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AI is coming to healthcare, and attorney Rebecca Williams urges vendors to enter into the fray with their eyes focused on HIPAA regulations as they use AI to develop software for the healthcare industry.
Williams, a registered nurse, is the chair of the Health Information Technology/HIPAA Practice Group at Davis Wright Tremaine LLP in Seattle, Wash. She focuses much of her practice on privacy, security and healthcare regulatory issues.
In this Q&A, Williams says vendors need to be well aware of HIPAA issues when incorporating AI into healthcare software. To vendors, she says, "you don't want to find yourself one day having to be in full compliance and you're not. You really want to be planning this and recognizing that complying with HIPAA may be a legal necessity."
Williams offers guidelines for ensuring AI-assisted healthcare software meets HIPAA requirements.
Why are you trying to raise vendor awareness about potential HIPAA issues related to developing AI-assisted healthcare tools?
Rebecca Williams: Healthcare often involves life-and-death and very sensitive matters. It also is a heavily regulated industry. We need to be using AI in a safe and ethical manner and in a way that we can protect the confidentiality, privacy and security of this very personal information. It is important for developers and vendors of AI, as well as healthcare providers and health plans, to understand what laws apply when exploring ways to use AI.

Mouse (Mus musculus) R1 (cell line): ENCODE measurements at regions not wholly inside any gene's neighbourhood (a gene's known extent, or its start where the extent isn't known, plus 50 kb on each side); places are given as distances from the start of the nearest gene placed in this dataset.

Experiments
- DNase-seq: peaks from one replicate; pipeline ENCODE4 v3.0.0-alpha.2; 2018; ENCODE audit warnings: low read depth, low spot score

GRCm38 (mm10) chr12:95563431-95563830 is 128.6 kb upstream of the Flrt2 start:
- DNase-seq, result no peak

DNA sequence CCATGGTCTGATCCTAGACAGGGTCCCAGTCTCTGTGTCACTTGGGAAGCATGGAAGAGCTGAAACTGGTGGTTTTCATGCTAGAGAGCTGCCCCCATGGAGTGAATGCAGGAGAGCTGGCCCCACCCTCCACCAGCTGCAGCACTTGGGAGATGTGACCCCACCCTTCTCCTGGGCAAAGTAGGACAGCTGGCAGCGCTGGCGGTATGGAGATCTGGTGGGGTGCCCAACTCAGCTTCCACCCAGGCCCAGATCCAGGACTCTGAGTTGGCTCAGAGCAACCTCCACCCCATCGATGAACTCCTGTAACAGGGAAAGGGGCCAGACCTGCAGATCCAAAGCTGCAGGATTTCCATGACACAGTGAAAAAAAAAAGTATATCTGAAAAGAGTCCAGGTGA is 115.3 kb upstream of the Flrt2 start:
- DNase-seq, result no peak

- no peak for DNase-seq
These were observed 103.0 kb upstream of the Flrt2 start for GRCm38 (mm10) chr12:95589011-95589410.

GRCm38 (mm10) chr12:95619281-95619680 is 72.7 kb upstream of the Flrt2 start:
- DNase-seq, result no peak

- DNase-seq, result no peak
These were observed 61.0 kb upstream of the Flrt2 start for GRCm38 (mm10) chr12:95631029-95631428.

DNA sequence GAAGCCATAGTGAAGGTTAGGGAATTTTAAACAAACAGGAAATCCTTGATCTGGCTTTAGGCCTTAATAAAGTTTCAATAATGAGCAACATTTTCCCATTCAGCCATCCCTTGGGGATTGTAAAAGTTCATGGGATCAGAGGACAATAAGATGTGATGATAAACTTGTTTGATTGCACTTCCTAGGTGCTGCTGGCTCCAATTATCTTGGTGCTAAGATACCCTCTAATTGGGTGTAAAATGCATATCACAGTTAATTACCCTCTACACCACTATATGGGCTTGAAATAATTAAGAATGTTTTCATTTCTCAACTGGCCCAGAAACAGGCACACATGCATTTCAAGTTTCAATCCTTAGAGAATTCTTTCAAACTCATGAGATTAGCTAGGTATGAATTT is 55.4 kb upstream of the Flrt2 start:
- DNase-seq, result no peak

Regarding HIPAA issues, what is the message you want vendors to hear?
Williams: Approach the intersection of healthcare and AI with your eyes wide open. Think about this proactively. Build compliance with healthcare regulatory requirements and ethical obligations into your business and operational plan. It will serve you well in the future and it is the right thing to do. You don't want to find yourself one day having to be in full compliance and you're not. You really want to be planning this and recognizing that complying with HIPAA may be a legal necessity, but it's also going to be something very important for the marketing of your product.
How important is AI in developing healthcare tools?
Williams: We are seeing AI increasingly a part of healthcare products. It can be used for both descriptive and predictive purposes. AI can tell us how we are doing with respect to a chronic condition or overall quality of patient care. A hope is that it may be used to identify trends and factors that may contribute to medical conditions. And this may further allow healthcare to be tracked and provided remotely and available where the patient is.
How do you see AI transforming healthcare?
Rebecca Williamshealthcare attorney, Davis Wright Tremaine LLP
Williams: Healthcare creates a tremendous amount of information. But a challenge is how to manage and make sense of the information. How can it be available when needed? How can it be useful for the specific individual and for the population as a whole?